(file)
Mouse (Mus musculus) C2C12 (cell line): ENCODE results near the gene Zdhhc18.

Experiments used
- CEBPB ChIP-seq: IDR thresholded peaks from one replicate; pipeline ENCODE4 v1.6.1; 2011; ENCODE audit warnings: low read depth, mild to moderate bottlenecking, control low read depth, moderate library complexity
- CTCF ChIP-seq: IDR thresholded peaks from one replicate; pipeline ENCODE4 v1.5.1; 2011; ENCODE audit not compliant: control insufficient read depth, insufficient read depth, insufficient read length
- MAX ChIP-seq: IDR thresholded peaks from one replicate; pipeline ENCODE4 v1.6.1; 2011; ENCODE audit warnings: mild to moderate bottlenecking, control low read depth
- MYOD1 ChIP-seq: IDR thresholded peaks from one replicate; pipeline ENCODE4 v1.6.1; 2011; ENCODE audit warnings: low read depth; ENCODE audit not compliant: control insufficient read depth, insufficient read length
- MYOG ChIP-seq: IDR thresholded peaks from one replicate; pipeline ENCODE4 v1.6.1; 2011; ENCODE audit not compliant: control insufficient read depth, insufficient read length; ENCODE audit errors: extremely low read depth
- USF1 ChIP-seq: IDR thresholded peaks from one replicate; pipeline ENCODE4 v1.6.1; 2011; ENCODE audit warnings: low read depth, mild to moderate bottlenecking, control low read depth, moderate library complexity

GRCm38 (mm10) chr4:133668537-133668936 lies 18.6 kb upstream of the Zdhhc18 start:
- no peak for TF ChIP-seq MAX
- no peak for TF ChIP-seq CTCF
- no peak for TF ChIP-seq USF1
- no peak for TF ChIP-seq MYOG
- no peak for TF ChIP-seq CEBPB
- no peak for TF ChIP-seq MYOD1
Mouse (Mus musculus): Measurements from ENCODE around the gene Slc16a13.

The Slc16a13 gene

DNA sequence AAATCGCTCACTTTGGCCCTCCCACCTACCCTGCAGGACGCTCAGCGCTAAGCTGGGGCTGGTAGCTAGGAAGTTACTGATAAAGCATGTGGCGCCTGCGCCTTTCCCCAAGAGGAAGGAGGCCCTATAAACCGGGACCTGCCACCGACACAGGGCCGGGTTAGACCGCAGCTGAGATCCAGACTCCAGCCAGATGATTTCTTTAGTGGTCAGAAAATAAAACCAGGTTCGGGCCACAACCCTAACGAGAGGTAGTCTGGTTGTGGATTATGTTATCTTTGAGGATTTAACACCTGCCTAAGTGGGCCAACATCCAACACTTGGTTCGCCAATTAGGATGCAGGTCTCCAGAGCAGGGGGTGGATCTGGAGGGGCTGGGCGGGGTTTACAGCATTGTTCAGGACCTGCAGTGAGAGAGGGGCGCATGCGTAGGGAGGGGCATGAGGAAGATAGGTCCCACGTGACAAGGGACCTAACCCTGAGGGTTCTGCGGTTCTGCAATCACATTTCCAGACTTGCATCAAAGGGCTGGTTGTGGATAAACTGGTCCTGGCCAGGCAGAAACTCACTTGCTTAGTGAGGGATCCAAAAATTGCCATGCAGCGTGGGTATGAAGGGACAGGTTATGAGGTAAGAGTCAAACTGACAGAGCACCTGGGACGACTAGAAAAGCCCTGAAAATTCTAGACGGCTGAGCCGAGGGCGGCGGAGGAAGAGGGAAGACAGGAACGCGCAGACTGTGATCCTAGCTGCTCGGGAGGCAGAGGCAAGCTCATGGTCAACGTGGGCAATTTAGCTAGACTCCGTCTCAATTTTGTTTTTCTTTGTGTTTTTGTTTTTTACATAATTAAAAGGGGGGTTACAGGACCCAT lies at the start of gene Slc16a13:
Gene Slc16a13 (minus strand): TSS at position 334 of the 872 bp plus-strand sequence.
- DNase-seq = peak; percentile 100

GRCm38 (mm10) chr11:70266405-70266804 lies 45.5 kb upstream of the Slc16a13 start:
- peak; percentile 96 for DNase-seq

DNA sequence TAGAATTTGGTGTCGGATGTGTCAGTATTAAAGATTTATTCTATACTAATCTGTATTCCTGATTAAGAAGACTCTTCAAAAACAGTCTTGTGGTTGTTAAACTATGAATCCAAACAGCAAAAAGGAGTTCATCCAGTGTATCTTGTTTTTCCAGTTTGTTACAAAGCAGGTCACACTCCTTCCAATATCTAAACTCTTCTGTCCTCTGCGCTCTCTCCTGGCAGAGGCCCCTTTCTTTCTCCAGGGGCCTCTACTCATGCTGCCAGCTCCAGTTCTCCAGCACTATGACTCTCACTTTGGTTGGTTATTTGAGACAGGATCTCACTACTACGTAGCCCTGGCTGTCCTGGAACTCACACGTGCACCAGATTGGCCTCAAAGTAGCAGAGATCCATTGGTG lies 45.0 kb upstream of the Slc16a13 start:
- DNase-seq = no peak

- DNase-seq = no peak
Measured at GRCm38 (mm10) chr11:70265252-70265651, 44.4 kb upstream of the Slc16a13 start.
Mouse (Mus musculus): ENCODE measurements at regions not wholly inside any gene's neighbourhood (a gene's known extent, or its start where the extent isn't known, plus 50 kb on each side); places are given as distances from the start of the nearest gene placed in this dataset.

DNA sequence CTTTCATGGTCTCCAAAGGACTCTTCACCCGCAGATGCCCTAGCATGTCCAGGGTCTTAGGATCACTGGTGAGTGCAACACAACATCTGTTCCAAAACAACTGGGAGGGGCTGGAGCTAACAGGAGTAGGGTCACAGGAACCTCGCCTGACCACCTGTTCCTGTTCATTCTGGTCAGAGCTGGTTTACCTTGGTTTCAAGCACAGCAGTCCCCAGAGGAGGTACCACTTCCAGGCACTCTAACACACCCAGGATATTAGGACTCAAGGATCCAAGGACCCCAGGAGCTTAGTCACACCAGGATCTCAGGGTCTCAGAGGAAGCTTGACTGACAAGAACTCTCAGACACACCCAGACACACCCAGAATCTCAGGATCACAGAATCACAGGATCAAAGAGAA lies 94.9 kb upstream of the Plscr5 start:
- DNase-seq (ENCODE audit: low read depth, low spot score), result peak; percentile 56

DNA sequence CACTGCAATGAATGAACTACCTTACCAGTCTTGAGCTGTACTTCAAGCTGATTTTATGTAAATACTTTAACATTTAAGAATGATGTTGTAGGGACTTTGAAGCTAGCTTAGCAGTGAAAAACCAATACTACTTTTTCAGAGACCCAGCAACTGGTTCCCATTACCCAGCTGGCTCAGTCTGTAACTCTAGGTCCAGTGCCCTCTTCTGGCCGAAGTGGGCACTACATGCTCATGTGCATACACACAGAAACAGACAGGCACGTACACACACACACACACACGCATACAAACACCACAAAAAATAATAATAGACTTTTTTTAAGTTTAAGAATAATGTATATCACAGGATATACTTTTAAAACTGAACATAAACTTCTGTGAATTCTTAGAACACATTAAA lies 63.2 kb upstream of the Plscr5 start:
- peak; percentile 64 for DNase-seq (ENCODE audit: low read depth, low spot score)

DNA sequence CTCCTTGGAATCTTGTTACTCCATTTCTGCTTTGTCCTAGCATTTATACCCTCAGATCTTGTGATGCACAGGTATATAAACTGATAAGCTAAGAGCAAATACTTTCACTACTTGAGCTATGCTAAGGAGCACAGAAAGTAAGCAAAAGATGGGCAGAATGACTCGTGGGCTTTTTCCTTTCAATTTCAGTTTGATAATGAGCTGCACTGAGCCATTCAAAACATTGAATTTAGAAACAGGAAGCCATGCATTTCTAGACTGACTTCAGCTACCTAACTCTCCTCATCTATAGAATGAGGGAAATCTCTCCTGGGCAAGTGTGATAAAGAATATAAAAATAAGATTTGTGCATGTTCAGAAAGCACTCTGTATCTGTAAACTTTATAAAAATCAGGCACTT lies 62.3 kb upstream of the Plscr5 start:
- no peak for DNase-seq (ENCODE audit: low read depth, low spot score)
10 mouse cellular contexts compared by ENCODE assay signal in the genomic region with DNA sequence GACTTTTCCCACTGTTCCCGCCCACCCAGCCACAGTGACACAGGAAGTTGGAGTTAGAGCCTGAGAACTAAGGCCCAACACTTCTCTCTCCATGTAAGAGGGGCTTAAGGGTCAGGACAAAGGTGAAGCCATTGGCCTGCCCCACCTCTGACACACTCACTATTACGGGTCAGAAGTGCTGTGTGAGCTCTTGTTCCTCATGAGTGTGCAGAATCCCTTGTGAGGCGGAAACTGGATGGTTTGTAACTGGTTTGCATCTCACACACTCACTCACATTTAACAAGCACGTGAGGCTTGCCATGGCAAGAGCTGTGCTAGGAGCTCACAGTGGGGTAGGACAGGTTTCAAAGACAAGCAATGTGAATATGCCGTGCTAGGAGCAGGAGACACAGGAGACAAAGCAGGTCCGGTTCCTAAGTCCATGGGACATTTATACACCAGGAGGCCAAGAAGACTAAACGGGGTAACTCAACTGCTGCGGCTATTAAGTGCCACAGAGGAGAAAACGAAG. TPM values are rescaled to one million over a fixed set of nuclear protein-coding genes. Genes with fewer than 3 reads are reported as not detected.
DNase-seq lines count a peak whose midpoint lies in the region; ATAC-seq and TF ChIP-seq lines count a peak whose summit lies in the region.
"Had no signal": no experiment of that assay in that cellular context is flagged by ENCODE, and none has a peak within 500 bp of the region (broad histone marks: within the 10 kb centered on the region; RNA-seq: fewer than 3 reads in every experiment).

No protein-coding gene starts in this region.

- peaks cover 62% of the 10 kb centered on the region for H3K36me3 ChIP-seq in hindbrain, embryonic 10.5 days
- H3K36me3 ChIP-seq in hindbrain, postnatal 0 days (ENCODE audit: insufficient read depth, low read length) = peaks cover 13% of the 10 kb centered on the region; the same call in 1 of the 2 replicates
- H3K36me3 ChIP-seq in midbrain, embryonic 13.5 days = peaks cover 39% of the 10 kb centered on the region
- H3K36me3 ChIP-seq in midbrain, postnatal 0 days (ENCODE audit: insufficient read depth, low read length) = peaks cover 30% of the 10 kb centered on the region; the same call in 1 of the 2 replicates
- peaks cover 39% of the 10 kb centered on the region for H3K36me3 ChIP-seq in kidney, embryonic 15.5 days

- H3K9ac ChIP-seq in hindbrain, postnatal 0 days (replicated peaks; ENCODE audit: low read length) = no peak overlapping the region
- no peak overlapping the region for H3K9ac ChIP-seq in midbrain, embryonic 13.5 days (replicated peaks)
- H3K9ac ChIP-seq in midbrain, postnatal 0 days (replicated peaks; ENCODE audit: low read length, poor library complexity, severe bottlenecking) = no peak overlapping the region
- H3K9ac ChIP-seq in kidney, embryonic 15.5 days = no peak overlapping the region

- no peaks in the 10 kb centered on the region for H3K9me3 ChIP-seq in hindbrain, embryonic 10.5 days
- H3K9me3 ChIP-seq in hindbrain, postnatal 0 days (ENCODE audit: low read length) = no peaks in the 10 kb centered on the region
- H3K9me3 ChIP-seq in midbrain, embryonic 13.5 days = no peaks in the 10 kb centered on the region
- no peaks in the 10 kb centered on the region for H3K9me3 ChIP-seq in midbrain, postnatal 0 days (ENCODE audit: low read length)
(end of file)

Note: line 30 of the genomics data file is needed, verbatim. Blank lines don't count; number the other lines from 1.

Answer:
DNA sequence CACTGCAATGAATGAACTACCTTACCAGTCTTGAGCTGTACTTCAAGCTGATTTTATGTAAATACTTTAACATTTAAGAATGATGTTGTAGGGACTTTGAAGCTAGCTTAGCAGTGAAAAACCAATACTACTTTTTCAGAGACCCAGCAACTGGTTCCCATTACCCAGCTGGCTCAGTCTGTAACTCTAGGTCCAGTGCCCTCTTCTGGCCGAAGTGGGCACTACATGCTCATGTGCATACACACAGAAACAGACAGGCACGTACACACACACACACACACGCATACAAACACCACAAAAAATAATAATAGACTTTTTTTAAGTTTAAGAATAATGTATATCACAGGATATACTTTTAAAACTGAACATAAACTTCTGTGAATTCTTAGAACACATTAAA lies 63.2 kb upstream of the Plscr5 start: